By Stefanie Weisman
I’ve been a top student for most of my life—high school valedictorian, highest GPA from Columbia University, master’s degree on a fellowship—to name a few. I’m proud of my academic accomplishments, but I’m even prouder of the obstacles I overcame to achieve them.
I have very poor listening comprehension. This means that I usually walk out of class in a daze, with little or no idea of what the teacher has been saying. It isn’t until I read the book or my notes that I understand anything. (I often suspected I had a learning disability, but it felt silly to consider getting tested when I had excellent grades.) On top of that, I had a stutter that turned simple tasks such as saying my name into a terrifying ordeal. However, I refused to let my stutter silence me. Years of speech therapy, combined with the conviction that my ideas were worth sharing, kept my level of class participation high. And when I had to give oral presentations, I came extra prepared to alleviate the nerves that would potentially worsen my stutter.
As you probably can tell, being a top student wasn’t easy for me, and I began to wonder what was making the difference. I paid attention to my classmates and saw that many were cramming for exams instead of spreading out their studying; not re-reading complex homework assignments; taking minimal notes during class; and spending too long on one subject or project at the expense of others. I also realized that I had unwittingly developed many habits and ways of thinking that set me up for success.
I embarked on some research and surveyed forty-five other outstanding students on how they achieved academic success. This group includes Rhodes scholars, Goldwater scholars, Fulbright recipients, a National Spelling Bee Champion, and students in top law and medical schools. The results provide a fascinating glimpse into the minds of some of the best scholars in the country. You might think that they would list intelligence as the key to their success – but determination, hard work, the desire to learn, and pressure from self, in that order, were rated as more important than IQ. This reminded me a lot of my own situation.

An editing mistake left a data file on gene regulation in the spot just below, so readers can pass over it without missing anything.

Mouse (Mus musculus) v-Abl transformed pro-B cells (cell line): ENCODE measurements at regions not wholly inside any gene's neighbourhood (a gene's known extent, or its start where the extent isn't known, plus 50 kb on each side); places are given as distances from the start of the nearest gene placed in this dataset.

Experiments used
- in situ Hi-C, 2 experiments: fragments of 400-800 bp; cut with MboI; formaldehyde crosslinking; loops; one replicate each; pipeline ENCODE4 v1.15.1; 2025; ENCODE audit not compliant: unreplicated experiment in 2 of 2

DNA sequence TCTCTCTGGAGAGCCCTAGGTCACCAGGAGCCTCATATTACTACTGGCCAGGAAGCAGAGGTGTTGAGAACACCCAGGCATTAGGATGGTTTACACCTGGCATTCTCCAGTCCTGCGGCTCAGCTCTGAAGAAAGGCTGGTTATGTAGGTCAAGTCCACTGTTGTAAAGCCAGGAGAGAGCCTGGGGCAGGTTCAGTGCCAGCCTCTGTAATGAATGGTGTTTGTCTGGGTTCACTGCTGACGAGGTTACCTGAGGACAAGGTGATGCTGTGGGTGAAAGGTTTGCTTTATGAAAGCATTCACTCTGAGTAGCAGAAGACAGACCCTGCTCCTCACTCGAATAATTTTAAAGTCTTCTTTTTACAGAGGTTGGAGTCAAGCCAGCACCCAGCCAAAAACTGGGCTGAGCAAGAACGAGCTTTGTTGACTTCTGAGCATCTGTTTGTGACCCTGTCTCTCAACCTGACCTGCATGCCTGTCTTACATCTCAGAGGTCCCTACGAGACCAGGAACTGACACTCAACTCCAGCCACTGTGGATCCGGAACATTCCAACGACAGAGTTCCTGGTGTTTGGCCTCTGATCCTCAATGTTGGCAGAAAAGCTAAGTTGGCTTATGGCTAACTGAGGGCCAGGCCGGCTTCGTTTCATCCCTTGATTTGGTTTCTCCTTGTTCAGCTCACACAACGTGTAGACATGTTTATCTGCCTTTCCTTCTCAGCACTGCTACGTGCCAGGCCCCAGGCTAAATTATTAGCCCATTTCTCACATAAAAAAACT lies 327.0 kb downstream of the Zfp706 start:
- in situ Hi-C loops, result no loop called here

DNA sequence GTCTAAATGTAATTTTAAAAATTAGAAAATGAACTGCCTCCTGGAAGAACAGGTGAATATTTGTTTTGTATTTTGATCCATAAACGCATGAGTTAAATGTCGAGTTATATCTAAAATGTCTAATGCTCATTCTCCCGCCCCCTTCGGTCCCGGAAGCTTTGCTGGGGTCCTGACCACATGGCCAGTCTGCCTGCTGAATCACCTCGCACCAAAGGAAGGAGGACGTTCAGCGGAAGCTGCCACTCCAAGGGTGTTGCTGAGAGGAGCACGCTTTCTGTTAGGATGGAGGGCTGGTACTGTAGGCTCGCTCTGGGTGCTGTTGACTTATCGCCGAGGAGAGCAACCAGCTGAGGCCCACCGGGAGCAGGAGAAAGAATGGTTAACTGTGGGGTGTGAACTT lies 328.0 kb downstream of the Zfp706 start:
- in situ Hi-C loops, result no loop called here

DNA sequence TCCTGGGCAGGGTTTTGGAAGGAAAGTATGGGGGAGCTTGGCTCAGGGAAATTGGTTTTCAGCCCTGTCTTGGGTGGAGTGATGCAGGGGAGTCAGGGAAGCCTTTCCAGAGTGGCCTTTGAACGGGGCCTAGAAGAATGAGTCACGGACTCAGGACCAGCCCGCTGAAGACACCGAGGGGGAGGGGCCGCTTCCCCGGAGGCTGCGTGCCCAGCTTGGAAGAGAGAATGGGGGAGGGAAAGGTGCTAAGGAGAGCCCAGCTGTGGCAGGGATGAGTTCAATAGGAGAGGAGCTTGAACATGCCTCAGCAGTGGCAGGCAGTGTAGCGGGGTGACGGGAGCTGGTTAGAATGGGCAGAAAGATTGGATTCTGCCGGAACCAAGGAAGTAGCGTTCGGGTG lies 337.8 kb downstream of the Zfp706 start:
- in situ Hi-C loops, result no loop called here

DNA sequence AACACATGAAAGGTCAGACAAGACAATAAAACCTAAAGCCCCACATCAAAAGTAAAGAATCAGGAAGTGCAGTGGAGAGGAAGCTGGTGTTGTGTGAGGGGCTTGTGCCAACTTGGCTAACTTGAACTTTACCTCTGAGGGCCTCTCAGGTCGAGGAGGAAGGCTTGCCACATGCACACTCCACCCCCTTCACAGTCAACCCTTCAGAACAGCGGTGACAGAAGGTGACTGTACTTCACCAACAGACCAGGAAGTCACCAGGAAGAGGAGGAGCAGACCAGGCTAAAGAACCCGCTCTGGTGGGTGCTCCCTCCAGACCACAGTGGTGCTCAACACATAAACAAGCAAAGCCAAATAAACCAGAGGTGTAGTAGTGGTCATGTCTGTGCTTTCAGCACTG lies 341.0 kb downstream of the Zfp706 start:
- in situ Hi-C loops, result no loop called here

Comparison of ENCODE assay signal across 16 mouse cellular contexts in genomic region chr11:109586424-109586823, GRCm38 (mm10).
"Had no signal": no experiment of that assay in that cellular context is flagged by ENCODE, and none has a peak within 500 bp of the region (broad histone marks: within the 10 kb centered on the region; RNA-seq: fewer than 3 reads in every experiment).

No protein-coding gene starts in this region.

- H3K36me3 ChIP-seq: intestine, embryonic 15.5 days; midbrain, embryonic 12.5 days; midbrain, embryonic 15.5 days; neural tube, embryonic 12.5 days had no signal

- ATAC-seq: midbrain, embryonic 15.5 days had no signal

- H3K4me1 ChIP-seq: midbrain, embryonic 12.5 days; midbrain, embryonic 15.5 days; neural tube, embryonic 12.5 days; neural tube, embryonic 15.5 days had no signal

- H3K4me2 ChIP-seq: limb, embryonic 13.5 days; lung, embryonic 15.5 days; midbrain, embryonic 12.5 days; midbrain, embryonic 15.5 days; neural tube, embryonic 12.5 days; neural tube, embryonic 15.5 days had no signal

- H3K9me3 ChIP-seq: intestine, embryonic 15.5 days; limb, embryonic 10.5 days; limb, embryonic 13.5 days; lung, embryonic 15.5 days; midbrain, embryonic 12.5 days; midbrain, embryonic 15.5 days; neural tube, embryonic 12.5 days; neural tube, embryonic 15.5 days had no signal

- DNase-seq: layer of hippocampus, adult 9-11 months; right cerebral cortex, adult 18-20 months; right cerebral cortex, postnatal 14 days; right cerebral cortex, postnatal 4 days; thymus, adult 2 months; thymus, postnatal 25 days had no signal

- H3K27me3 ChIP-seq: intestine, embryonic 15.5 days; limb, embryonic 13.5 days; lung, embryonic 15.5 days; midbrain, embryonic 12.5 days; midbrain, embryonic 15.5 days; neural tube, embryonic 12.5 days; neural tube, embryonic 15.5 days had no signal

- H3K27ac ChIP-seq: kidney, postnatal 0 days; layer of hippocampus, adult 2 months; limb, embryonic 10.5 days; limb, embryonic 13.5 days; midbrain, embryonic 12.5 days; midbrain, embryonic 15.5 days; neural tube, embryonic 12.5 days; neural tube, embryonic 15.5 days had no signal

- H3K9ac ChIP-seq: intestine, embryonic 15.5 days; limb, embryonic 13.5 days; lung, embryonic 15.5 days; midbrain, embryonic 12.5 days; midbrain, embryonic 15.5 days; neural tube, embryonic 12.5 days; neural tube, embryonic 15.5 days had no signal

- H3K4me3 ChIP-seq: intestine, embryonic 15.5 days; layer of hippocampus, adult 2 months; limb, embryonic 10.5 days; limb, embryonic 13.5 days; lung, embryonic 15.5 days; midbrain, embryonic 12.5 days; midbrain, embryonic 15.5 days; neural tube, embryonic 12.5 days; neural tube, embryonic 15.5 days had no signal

Like me, very few of the students in my survey would be considered geniuses or naturals. In fact, they worked significantly harder than the average student. In college, 67 percent of them spent twenty or more hours a week studying and doing homework. Contrast this with most full-time college seniors, who, according to the Cooperative Institutional Research Program at the Higher Education Research Institute at UCLA, spend ten hours or less per week preparing for class. The top students in my study exhibit what Dr. Angela Lee Duckworth calls “grit,” a combination of determination and self-discipline that is a far better predictor of success than IQ or inborn talent.
Another intriguing find from my survey: most top students don’t have so-called tiger mothers. In fact, 75 percent of them said that their parents were supportive without being pushy, compared to 18 percent who reported feeling pressured by their family to get good grades. It seems that most high-achievers don’t need helicopter parents because their motivation comes from within. And when asked to describe their most important study technique, a remarkable number of top students expressed a similar, surprisingly simple strategy: start early and space it out.
Am I saying that anyone can become a top student? I wouldn’t go that far, but academic success is based far more on effort and perseverance, and much less on talent and smarts, than most people think. So if your teenager lacks some raw ability, they can overcome many weaknesses with lots of determination and hard work.
Stefanie Weisman is the author of The Secrets of Top Students: Tips, Tools, and Techniques for Acing High School and College. Follow Stefanie on her website, www.valedictoriansguide.com, or on Twitter @StefanieWeisman.